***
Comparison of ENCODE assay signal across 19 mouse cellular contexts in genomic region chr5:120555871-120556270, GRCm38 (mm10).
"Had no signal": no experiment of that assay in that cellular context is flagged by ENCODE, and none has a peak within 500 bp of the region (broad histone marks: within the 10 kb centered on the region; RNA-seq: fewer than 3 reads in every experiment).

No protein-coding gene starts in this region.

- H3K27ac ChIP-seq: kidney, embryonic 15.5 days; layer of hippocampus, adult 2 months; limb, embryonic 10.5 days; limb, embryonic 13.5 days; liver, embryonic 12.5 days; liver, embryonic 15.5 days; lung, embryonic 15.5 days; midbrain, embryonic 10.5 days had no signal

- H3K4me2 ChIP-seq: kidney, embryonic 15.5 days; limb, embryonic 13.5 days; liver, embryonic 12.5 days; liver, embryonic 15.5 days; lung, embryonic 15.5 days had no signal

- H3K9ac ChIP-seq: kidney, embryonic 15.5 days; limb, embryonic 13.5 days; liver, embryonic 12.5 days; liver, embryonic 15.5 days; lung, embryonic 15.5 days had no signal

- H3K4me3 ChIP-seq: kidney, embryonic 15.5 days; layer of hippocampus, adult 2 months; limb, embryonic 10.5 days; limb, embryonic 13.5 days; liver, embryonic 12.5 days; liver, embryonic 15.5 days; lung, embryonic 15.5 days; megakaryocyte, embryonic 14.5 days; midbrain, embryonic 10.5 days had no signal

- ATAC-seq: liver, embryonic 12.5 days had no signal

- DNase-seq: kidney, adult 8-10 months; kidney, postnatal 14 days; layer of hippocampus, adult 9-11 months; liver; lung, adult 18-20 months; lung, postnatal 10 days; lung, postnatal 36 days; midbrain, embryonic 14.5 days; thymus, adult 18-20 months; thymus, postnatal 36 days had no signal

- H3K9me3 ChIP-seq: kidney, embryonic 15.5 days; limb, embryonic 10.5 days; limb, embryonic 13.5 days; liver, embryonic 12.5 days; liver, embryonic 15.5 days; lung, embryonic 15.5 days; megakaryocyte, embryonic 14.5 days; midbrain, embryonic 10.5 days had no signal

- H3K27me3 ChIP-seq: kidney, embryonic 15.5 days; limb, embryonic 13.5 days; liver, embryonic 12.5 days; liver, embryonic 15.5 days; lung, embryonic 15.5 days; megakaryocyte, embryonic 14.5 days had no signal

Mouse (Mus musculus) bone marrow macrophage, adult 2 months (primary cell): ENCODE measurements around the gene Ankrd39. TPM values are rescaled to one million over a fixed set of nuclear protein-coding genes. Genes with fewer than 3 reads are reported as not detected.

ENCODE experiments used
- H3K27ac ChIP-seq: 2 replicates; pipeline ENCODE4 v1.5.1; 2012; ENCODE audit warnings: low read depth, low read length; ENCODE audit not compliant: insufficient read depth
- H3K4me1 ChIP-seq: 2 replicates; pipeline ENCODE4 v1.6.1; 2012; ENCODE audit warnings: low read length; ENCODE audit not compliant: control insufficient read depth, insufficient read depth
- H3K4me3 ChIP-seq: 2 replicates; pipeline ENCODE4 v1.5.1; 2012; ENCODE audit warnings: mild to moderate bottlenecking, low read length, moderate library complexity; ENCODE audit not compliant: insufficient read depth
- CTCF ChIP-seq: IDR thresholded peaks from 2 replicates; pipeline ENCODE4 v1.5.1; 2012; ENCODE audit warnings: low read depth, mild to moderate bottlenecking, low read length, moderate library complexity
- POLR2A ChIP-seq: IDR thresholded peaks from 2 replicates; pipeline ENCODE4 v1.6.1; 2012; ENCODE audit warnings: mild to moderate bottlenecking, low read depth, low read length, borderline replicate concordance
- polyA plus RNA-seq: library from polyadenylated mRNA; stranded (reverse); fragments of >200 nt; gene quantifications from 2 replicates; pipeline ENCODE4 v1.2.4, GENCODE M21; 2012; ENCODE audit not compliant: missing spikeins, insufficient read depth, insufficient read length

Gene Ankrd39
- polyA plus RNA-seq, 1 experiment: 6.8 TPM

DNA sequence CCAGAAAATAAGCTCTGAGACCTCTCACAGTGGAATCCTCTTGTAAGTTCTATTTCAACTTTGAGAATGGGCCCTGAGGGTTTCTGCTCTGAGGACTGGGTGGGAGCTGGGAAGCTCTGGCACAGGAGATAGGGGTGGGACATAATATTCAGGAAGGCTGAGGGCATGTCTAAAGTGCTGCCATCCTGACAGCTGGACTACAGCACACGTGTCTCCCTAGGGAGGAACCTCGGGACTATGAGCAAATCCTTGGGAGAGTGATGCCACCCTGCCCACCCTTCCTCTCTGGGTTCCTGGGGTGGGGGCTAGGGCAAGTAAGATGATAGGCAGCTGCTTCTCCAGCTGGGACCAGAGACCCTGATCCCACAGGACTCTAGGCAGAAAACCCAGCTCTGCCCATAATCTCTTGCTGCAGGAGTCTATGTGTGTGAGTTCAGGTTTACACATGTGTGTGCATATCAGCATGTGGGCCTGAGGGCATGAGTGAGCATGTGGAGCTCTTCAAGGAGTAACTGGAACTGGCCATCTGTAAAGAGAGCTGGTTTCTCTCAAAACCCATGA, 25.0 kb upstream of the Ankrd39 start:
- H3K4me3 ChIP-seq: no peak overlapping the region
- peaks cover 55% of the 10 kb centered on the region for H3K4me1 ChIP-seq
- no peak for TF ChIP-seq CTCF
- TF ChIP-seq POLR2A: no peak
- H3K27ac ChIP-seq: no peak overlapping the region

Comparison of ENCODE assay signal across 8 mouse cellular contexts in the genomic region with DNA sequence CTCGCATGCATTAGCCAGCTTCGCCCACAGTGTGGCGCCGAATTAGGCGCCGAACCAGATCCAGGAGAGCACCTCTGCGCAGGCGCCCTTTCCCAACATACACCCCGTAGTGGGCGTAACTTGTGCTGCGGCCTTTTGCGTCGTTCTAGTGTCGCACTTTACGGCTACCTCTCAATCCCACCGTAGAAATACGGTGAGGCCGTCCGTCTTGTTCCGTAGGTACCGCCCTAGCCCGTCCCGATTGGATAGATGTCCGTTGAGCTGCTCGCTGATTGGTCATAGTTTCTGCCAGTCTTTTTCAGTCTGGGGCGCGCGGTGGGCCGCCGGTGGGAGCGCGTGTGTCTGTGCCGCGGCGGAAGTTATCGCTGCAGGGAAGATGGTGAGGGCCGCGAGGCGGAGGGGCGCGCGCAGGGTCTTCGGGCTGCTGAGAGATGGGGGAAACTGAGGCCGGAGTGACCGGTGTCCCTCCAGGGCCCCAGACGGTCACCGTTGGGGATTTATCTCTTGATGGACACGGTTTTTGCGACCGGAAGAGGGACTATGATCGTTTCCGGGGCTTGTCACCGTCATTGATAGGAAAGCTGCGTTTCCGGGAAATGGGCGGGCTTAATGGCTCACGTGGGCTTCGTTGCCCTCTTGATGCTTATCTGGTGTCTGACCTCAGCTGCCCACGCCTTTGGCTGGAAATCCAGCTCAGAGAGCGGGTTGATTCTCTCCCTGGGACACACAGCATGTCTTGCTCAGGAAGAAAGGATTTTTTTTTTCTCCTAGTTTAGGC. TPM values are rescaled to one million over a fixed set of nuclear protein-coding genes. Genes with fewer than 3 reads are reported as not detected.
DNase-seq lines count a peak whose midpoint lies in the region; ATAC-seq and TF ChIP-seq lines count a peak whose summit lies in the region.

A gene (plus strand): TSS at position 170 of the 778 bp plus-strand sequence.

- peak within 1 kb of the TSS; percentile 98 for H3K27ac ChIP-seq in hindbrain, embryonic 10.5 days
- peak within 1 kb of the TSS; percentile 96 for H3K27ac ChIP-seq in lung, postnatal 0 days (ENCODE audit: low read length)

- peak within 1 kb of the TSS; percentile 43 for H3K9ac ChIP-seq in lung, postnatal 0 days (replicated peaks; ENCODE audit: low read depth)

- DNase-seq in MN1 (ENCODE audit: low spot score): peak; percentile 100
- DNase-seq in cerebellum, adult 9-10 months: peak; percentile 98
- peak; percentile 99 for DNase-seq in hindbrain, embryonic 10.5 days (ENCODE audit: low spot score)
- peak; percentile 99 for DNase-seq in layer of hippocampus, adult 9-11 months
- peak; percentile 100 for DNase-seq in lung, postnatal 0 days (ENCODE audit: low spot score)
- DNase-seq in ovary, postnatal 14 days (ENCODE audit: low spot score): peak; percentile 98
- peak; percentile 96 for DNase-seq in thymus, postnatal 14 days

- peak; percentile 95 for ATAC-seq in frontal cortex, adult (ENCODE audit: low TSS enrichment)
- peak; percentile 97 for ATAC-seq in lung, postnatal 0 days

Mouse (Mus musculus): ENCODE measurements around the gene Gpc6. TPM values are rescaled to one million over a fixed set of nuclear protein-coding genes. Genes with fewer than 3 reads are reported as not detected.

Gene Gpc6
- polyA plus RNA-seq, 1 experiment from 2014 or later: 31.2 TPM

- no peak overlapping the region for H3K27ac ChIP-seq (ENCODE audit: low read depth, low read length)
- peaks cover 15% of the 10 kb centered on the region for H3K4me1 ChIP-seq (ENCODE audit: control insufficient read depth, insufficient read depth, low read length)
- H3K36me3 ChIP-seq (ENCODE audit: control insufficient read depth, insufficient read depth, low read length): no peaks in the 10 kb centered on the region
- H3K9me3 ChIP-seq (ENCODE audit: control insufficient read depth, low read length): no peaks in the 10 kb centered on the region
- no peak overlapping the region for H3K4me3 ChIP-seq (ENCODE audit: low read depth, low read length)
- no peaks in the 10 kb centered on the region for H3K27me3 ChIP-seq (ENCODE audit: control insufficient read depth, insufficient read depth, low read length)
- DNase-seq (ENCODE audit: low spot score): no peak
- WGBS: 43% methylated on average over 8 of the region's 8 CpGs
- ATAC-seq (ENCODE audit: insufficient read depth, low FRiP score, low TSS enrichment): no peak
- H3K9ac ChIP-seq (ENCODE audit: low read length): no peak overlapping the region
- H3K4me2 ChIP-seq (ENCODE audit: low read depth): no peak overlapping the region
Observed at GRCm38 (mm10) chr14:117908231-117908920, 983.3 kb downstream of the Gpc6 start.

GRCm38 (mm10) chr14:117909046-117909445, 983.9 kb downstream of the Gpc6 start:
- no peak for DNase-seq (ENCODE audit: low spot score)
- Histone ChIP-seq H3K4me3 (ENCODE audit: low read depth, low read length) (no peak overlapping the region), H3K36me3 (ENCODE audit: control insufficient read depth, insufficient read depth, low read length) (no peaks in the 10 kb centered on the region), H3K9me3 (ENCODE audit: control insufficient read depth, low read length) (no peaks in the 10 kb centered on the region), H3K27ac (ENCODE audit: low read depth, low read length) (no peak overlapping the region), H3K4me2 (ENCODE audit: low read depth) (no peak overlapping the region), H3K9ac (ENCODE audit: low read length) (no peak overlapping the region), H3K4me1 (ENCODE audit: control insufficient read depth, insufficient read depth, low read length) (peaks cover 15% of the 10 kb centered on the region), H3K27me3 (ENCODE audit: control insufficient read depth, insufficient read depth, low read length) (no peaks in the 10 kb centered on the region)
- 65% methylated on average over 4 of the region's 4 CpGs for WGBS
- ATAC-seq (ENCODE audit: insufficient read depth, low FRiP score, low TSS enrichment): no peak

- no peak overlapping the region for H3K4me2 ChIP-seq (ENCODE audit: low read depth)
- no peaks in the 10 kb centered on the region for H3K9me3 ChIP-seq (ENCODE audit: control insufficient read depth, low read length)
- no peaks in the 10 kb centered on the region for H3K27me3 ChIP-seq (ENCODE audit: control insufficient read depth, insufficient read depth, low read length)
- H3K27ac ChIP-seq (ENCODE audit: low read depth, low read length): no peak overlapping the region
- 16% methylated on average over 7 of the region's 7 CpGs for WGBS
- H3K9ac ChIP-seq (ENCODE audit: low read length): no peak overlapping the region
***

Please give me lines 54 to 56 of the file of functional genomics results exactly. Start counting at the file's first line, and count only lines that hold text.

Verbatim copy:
- ATAC-seq (ENCODE audit: insufficient read depth, low FRiP score, low TSS enrichment): no peak
- H3K9ac ChIP-seq (ENCODE audit: low read length): no peak overlapping the region
- H3K4me2 ChIP-seq (ENCODE audit: low read depth): no peak overlapping the region